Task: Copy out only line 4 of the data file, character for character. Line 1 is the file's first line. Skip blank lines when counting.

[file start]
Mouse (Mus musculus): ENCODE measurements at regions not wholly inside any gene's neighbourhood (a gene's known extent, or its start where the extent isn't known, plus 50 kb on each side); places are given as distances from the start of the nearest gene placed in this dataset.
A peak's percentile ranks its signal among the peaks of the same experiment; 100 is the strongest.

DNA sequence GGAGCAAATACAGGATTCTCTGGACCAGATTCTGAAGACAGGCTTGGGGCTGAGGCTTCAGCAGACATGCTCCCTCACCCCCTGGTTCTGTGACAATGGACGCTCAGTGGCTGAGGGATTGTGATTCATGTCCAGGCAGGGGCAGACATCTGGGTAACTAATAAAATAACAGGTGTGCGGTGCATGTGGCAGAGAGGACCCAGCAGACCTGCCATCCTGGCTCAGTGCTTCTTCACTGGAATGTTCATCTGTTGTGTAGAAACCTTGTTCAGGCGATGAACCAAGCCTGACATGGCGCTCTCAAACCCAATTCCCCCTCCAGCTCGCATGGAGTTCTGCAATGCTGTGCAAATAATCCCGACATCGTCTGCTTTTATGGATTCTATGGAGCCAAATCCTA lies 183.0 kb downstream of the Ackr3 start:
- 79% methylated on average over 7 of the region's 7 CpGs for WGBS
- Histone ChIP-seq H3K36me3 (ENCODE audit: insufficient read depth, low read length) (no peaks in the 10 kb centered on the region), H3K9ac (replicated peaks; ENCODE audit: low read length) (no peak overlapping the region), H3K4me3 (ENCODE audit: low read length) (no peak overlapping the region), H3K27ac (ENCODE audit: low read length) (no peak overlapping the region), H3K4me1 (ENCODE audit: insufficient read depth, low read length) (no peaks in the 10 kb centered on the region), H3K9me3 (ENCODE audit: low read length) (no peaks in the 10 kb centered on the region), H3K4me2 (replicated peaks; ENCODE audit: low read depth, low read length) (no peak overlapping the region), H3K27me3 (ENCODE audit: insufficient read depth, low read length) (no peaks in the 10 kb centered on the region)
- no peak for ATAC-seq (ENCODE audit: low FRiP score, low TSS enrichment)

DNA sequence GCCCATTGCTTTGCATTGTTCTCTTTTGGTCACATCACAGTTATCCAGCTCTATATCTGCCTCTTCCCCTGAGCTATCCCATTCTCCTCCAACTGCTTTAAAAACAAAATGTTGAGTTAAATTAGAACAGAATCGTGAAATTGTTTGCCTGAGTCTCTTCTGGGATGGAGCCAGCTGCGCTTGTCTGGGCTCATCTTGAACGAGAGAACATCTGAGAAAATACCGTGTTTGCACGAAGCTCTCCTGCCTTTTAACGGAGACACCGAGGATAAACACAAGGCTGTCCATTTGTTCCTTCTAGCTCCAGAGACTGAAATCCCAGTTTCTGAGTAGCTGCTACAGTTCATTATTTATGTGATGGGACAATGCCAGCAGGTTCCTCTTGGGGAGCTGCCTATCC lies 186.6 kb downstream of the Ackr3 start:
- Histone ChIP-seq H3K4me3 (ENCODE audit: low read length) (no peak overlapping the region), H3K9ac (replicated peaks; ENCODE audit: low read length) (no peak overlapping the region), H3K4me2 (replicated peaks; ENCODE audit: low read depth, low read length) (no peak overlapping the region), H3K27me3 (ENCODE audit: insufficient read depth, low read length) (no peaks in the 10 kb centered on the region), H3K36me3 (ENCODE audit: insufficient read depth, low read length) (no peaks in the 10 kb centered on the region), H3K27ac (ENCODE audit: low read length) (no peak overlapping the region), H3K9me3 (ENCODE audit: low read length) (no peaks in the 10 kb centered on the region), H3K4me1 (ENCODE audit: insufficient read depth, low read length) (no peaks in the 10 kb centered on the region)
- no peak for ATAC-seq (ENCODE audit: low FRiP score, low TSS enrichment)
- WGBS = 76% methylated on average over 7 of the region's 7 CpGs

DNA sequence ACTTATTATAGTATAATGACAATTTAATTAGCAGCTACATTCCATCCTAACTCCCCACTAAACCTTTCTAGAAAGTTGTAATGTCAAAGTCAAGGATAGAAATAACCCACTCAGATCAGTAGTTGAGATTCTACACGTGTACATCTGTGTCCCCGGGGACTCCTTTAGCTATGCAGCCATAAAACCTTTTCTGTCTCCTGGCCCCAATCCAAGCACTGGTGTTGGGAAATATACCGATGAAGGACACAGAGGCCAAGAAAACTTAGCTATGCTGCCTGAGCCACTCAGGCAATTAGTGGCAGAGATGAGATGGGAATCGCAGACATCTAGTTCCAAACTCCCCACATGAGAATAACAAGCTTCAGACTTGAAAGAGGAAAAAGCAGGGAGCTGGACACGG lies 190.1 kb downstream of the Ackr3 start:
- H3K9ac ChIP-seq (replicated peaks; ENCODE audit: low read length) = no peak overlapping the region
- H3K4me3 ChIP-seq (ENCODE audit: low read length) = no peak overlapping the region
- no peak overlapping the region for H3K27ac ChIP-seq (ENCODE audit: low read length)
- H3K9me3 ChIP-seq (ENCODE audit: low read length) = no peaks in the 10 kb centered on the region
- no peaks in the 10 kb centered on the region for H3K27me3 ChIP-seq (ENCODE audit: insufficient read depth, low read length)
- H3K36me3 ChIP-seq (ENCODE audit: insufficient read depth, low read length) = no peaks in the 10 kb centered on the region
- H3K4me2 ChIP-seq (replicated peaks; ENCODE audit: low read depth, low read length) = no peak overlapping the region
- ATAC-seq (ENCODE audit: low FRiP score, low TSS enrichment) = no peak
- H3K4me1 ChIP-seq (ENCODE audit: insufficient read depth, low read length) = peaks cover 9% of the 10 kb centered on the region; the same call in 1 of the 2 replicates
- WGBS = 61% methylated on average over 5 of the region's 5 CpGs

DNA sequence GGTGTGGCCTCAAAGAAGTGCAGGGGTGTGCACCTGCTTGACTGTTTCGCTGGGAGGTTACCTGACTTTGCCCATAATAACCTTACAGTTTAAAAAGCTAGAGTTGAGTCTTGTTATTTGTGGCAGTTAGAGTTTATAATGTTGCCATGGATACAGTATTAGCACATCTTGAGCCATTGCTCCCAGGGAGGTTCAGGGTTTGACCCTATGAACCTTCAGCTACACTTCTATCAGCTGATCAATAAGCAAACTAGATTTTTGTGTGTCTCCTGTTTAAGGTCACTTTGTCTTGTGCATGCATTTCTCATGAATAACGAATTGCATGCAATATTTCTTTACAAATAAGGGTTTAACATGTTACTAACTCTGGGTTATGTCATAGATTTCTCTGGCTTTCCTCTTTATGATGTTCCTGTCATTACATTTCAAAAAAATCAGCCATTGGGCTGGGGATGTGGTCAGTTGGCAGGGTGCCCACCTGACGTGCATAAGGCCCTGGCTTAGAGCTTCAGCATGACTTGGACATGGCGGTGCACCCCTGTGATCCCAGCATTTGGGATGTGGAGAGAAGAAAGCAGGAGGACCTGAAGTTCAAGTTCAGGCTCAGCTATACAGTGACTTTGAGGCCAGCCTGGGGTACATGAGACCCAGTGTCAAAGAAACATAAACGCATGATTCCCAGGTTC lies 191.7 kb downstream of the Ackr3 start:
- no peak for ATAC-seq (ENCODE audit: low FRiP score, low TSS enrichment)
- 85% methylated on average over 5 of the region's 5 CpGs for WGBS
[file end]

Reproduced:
- 79% methylated on average over 7 of the region's 7 CpGs for WGBS